Welcome to Grand Central Review, a literary website that seeks to bring you the best writing and visual arts. We believe that good writing is good writing regardless of genre, so that is what we publish: interesting writing done well.

Big Ben, London, England

This is  our Fall 2016 issue. We hope you are enjoying our new layout and that this site is easier to navigate than before. The updates are still ongoing though, so you will notice many of the illustrations are missing from the previous issues. This is especially noticeable in the “Images” sections of the archives. Rest assured that these pictures are by no means gone forever. We will continue to update them as time permits.

In this issue, celebrating our second full year of publishing, we bring back some old friends and welcome new ones. In our Words department this issue, we have several works of new, previously unpublished fiction. In “Yellow,” Dori Ann Dupre tells a story of growth and maturity throw the lens of a color. Scott Thompson gives us a gimpse into his new novel Eight Days. Finally, I present an excerpt from the new paperback edition of the first volume of Guns of the Waste Land: Departure.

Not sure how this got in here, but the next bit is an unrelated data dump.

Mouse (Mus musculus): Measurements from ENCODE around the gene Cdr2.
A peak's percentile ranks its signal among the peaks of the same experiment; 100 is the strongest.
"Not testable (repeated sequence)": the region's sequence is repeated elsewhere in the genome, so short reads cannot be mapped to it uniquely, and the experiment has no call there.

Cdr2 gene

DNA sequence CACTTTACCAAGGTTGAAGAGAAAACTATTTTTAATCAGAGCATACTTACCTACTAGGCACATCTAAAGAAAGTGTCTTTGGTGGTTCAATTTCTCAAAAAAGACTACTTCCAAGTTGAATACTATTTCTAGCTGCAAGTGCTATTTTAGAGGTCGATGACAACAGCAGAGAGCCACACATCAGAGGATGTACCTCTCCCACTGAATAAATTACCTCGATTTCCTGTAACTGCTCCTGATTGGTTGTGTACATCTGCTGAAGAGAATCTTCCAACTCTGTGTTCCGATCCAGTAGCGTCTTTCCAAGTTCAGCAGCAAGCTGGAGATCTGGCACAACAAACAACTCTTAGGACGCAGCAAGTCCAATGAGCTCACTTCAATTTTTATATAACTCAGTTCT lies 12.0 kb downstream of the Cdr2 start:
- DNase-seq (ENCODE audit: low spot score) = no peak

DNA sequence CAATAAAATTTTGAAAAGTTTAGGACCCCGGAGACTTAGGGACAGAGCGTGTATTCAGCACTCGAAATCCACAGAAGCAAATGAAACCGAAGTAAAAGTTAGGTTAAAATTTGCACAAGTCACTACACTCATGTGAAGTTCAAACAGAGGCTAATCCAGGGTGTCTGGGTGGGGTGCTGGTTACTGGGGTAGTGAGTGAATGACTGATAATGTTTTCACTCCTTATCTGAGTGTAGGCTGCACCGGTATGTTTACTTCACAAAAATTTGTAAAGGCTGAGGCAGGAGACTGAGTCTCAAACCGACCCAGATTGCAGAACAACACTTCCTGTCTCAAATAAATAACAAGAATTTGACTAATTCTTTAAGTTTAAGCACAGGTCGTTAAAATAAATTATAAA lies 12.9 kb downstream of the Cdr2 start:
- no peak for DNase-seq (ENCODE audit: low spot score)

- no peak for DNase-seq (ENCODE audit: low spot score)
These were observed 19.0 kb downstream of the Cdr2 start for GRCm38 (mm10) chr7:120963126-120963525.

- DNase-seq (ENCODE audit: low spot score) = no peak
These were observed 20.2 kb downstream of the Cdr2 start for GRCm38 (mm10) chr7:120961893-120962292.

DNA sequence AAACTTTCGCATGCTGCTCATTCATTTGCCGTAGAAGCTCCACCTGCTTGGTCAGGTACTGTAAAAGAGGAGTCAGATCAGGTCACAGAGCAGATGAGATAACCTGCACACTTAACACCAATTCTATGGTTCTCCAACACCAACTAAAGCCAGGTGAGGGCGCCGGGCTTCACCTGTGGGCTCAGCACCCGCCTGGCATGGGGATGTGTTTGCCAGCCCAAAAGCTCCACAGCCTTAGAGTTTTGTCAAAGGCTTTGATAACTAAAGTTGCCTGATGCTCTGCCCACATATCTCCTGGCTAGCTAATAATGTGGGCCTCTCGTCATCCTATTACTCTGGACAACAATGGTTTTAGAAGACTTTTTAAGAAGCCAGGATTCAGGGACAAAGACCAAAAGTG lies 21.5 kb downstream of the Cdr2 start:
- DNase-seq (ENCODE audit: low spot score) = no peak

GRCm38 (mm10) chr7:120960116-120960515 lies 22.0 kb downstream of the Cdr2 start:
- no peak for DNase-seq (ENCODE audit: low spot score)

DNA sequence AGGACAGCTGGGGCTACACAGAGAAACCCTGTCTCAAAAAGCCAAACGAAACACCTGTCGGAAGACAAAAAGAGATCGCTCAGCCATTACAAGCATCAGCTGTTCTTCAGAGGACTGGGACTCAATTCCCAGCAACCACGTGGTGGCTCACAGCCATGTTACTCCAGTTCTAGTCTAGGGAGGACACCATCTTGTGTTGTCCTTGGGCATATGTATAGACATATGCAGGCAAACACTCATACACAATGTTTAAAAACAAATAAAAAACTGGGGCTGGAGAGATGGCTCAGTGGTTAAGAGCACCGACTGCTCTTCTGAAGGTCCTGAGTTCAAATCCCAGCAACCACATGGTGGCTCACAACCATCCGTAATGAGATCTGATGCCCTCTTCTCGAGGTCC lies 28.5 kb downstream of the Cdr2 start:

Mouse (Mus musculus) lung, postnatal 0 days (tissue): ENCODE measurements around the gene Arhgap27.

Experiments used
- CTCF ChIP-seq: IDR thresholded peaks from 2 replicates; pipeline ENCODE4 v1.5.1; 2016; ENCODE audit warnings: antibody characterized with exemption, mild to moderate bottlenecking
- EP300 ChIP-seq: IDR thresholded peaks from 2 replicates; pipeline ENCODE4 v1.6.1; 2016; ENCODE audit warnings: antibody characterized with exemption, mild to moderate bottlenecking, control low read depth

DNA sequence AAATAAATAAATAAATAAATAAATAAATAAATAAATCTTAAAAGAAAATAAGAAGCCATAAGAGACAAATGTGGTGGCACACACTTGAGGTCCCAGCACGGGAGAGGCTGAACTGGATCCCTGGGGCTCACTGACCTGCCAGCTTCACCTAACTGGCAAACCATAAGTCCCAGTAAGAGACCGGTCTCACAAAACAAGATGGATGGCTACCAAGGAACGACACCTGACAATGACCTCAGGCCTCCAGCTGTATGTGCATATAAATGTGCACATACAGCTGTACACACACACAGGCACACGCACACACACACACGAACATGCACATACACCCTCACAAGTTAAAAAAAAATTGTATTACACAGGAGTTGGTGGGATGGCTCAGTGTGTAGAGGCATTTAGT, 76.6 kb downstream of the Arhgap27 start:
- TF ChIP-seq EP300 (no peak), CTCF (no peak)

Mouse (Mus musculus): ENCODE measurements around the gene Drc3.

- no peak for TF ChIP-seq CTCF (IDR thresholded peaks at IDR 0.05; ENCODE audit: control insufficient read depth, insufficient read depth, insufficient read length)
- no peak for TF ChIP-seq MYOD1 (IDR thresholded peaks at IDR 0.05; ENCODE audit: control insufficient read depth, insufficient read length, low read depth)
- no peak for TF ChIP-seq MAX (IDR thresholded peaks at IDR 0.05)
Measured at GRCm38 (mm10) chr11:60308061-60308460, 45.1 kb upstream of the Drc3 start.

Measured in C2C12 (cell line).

This issue we depart from our habit of a single featured poet and bring you instead three poets. Ezekiel Black returns with some erasure poems. For each one, he took a New York Times article and redacted words and letters until he carved out a poem. Ralph Pullins, who has previously brought us a story, returns this time with a couple of new poems we think you’ll like very much. And finally, Dori Ann Dupre shows that her word-smithing talents extend beyond compelling prose with her poem “Unburdened.”

In our Images department, Brian Colin, a “Creature Curator,” shares some of his three fantasy-inspired sculptures.

In our Columns and Reviews department, Duncan Newcomer presents a chapter from his upcoming book on Lincoln discussing the U.S. president’s connection to the mythical person of the Grail King.

I hope you enjoy this new issue. If you do, please send your friends our way, and if you don’t, at least send your enemies.

-Leverett

Thames River, London, England